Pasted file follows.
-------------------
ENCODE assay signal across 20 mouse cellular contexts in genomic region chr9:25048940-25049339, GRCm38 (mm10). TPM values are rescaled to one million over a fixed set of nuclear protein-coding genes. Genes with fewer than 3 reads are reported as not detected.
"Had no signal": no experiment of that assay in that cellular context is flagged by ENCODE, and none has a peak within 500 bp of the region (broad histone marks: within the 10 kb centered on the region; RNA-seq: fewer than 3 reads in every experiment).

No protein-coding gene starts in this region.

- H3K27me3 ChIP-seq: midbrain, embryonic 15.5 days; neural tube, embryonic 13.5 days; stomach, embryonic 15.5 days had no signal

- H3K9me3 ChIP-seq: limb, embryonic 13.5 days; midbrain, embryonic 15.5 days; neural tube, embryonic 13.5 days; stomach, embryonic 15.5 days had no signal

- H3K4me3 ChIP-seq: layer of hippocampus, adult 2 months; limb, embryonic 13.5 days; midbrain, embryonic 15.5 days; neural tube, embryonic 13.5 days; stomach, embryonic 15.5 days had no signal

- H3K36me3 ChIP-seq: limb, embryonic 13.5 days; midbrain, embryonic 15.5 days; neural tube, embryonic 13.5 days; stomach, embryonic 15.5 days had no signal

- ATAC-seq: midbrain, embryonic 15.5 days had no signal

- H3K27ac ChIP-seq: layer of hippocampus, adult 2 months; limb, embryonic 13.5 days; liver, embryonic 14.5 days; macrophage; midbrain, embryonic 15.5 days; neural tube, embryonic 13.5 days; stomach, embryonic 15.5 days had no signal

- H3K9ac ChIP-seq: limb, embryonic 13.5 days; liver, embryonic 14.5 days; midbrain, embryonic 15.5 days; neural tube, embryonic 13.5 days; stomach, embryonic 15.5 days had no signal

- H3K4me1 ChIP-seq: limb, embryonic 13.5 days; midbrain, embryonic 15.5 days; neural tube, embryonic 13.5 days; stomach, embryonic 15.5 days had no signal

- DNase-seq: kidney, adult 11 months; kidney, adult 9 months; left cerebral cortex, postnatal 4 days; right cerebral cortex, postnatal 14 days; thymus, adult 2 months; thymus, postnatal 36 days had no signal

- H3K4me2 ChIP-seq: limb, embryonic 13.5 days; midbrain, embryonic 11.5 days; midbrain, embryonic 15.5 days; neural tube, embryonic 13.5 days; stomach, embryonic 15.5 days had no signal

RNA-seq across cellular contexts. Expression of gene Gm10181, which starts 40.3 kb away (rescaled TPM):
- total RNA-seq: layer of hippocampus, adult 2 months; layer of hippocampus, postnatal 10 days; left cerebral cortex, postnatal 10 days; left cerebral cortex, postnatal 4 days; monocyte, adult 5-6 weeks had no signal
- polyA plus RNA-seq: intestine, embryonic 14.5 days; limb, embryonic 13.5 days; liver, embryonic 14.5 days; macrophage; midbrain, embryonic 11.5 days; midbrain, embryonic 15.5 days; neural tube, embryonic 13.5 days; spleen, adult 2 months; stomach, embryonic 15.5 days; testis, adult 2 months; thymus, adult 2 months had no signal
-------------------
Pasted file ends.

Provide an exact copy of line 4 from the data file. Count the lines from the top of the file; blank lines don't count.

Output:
- H3K27me3 ChIP-seq: midbrain, embryonic 15.5 days; neural tube, embryonic 13.5 days; stomach, embryonic 15.5 days had no signal